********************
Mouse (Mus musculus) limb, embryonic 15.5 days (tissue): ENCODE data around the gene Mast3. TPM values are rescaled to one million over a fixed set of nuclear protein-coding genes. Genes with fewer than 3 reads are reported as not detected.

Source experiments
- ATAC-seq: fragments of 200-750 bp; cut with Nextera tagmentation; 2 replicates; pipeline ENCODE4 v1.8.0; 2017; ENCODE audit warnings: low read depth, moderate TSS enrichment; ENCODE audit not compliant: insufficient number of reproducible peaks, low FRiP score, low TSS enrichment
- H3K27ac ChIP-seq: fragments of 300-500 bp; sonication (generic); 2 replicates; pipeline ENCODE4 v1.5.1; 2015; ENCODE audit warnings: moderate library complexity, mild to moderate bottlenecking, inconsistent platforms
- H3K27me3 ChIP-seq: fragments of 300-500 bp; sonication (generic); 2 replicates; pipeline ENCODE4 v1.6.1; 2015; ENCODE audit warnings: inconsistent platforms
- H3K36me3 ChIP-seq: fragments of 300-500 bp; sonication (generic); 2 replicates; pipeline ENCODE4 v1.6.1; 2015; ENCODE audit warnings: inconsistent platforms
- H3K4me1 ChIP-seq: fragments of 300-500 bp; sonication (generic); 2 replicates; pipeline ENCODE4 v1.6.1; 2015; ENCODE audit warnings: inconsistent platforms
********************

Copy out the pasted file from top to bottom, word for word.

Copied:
Mouse (Mus musculus) limb, embryonic 15.5 days (tissue): ENCODE data around the gene Mast3. TPM values are rescaled to one million over a fixed set of nuclear protein-coding genes. Genes with fewer than 3 reads are reported as not detected.

Source experiments
- ATAC-seq: fragments of 200-750 bp; cut with Nextera tagmentation; 2 replicates; pipeline ENCODE4 v1.8.0; 2017; ENCODE audit warnings: low read depth, moderate TSS enrichment; ENCODE audit not compliant: insufficient number of reproducible peaks, low FRiP score, low TSS enrichment
- H3K27ac ChIP-seq: fragments of 300-500 bp; sonication (generic); 2 replicates; pipeline ENCODE4 v1.5.1; 2015; ENCODE audit warnings: moderate library complexity, mild to moderate bottlenecking, inconsistent platforms
- H3K27me3 ChIP-seq: fragments of 300-500 bp; sonication (generic); 2 replicates; pipeline ENCODE4 v1.6.1; 2015; ENCODE audit warnings: inconsistent platforms
- H3K36me3 ChIP-seq: fragments of 300-500 bp; sonication (generic); 2 replicates; pipeline ENCODE4 v1.6.1; 2015; ENCODE audit warnings: inconsistent platforms
- H3K4me1 ChIP-seq: fragments of 300-500 bp; sonication (generic); 2 replicates; pipeline ENCODE4 v1.6.1; 2015; ENCODE audit warnings: inconsistent platforms